Niki Lindroth von Bahr visar hennes senaste film och alster på Lilla Baren
Lilla Baren presenterar stolt Niki Lindroth von Bahr, Something To Remember.I utställningen i Lilla Baren visas hennes senaste film upp, Something To Remember. På väggarna visas även prints ur samma film. Hon visar även utvalda skulpturer såsom Montauk Monster och Fukushima Rabbit.
Niki blev nominerad till DN´s kulturpris 2020, och har nyligen haft en stor soloutställning på färgfabriken, allt detta har hänt efter att hon ställde ut i stora baren på Riche senast.
Om Niki Lindroth von Bahr
Niki Lindroth von Bahr is an artist and animation director based in Stockholm. Her award winning short films The Burden (2017), Bath House (2014) and Tord and Tord (2010) has been screened at festivals like Cannes, Berlinale, Toronto and Sundance. The Burden has since its premiere in 2017 won 82 awards, including the Cristal for Best Short Film in Annecy, Best International Short Film in Toronto and Guldbaggen for Best Short Film.
Niki got her master degree in fine arts from The Royal Institute of Art in 2016. She is represented as an artist by Stene Projects Gallery in Stockholm and as a director by Nexus Studios in London. Niki is also a costume designer and has been working for artists like Fever Ray and David Bowie.
Introduction (from Stene Projects Gallery)
During recent years the model has become somewhat of a trademark for artist, sculptor and film maker Niki Lindroth von Bahr. Her award-winning movies Tord and Tord (2010), Bath House (2014) and The Burden (2017) are all created through stop motion animations with animal dolls in highly detailed miniature landscapes. One of the models has even become a work of its own; exhibited at gallery Stene Projects the spring of 2017, the large piece Bördan C filled up the whole exhibition space, inviting its viewers into the intriguing atmosphere of Lindroth von Bahr.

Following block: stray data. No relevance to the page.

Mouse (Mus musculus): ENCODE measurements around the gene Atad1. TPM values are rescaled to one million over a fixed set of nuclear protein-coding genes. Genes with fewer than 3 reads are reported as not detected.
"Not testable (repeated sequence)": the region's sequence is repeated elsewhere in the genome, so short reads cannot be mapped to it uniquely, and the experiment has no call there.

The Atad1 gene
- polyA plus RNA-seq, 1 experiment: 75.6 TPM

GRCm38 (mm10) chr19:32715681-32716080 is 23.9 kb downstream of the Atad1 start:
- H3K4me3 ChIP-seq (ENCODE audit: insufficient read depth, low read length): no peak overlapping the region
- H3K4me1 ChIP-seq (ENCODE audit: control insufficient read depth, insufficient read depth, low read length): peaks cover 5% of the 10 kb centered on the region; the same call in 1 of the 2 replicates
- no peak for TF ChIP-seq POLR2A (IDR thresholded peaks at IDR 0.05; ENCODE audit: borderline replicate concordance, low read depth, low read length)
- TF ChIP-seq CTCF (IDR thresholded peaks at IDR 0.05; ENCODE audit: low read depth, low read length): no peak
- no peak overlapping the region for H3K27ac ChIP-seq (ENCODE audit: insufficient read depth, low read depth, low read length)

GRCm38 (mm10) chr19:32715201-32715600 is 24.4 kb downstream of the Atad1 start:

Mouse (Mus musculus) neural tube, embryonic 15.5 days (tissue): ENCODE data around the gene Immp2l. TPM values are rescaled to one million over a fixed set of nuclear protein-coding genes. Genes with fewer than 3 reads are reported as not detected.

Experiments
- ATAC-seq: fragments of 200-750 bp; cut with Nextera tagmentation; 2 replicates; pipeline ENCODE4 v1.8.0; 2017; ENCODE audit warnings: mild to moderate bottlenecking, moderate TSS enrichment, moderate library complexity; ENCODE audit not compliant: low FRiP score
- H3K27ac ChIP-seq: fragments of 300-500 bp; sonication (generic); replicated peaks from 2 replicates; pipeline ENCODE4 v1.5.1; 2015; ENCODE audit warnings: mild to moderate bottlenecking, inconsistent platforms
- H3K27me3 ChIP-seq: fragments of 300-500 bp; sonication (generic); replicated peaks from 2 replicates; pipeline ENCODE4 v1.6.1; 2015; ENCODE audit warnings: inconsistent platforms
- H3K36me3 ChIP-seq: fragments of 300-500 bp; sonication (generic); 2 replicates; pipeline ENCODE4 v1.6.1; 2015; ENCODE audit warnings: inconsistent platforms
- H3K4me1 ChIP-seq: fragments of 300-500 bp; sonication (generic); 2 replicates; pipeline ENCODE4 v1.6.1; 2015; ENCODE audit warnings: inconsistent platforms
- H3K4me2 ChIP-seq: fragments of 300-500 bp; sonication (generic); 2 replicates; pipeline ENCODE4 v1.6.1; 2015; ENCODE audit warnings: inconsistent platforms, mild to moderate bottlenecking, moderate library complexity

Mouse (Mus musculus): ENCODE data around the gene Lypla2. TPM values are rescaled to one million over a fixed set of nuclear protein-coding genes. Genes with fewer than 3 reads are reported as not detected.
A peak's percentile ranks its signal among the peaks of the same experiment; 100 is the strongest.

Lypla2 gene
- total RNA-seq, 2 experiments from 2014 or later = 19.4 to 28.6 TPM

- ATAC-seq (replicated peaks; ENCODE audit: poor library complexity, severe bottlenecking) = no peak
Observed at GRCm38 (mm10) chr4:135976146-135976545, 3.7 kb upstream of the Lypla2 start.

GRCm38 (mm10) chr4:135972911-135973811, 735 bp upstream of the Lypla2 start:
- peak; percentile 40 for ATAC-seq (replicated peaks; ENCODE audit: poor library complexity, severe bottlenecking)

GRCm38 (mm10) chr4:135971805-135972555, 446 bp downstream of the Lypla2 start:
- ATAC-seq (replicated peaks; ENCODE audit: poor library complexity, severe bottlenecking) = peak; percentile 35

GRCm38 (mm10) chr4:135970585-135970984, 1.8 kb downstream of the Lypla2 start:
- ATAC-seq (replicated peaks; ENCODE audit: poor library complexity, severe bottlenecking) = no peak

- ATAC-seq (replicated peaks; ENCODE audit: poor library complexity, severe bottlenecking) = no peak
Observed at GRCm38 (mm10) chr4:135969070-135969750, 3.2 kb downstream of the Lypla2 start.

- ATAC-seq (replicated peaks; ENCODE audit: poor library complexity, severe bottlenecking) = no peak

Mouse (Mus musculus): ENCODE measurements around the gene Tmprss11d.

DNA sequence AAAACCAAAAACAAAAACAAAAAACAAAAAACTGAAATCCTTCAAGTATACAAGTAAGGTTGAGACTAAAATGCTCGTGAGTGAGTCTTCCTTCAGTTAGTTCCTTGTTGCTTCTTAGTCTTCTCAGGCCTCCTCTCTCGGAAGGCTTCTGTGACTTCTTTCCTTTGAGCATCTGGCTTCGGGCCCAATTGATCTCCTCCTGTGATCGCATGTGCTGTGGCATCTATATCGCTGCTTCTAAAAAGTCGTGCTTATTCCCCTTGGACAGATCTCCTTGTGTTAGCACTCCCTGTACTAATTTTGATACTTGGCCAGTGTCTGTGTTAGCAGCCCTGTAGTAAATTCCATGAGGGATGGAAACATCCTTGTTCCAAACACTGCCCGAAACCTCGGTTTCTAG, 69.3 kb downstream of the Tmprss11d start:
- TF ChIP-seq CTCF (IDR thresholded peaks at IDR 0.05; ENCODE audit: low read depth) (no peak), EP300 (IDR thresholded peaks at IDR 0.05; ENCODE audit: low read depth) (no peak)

The animal theme has followed Lindroth von Bahr throughout her oeuvre. Nevertheless, she is neither a realist nor a naturalist. Many of the animals depicted are either distinguished by human behaviour or pure phantasms – mutants and monstrous crossbreeds, sometimes even sick or dead (for example her ear-less Fukushima rabbits). Herself she views her works as “modern fables”, exploring human relations through the filter of animality.
The model is commonly used as a tool for architects or city planners. To its form belongs a certain tradition of useful representation. If it lacks a purpose, the model is usually regarded as a toy or a craft. This is not the case for Lindroth von Bahr. By down-sizing and recreating the most prosaic objects – like a fire extinguisher or a piece of garbage on the ground – she manages to bring uncanny life into her small-scale universes. In the experience of almost-real, Lindroth von Bahr points to the details of life that we are used to overlooking. In a way, she makes the model even more real than reality itself.
Despite the seemingly naïve approach, the modern fables of Lindroth von Bahr explores both political and existential themes. By distorting human behaviour and human environments using on the one hand animality, and on the other hand scale, she manages to throw light upon the some of the most trivial yet fascinating aspects of our everyday life. /Astrid Grelz Andersson
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